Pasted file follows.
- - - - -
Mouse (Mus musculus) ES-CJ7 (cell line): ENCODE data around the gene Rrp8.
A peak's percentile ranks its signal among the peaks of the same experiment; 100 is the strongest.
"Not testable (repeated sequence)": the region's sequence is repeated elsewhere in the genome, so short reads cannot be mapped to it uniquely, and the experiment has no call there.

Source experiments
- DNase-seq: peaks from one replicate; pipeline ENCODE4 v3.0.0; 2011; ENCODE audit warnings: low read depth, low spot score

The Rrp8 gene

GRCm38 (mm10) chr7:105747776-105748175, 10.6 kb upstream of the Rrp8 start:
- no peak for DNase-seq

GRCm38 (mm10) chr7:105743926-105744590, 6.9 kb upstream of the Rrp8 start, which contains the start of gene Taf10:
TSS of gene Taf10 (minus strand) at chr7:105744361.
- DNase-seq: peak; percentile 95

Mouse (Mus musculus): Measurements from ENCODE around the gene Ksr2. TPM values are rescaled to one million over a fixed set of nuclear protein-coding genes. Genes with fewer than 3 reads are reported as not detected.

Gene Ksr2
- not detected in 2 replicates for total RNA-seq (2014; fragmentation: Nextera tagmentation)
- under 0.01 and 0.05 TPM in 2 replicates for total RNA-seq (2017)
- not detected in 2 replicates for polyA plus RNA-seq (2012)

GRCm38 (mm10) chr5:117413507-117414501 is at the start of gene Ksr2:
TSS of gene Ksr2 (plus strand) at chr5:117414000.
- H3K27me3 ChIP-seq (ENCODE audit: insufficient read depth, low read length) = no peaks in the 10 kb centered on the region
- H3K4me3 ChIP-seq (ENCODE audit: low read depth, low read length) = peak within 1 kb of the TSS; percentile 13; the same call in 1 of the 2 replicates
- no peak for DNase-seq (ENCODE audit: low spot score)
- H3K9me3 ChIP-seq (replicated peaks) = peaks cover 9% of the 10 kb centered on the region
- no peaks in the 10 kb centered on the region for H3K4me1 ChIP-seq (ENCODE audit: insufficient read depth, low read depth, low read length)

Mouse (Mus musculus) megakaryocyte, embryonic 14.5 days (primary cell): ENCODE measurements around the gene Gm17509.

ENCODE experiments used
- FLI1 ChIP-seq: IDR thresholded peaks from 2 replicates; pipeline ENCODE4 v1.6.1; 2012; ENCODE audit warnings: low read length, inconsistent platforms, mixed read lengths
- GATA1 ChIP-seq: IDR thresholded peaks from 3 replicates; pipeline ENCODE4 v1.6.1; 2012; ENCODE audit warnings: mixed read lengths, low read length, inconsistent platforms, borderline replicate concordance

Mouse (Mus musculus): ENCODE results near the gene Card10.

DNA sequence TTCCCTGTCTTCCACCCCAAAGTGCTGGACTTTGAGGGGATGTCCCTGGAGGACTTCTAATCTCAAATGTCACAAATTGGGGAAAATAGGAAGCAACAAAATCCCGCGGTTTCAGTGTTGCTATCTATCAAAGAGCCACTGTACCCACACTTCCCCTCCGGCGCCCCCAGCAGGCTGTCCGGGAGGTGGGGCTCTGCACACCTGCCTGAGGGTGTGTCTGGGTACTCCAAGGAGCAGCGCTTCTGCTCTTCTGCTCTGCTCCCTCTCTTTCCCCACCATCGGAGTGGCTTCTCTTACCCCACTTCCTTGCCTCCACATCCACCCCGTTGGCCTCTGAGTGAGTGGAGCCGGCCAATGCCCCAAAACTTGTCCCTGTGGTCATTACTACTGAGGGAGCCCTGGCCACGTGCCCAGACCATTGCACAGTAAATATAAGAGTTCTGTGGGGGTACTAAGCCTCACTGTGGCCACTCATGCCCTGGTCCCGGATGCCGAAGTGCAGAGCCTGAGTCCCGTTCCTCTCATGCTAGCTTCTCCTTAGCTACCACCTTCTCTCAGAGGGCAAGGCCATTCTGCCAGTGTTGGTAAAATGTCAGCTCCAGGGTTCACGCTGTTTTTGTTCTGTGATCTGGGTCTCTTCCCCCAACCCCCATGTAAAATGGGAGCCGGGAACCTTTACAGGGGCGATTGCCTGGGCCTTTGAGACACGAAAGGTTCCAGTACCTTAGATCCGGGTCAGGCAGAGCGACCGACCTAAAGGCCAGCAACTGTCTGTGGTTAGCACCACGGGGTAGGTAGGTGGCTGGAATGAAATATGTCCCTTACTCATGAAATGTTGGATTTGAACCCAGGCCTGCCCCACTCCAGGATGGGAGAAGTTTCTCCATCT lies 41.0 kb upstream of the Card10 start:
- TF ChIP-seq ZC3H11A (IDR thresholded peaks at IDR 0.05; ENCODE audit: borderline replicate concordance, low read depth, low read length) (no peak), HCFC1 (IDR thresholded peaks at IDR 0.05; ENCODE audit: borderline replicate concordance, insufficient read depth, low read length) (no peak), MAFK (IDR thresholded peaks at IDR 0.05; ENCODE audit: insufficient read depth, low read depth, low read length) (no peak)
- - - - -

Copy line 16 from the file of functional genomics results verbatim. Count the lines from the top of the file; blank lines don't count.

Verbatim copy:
- not detected in 2 replicates for polyA plus RNA-seq (2012)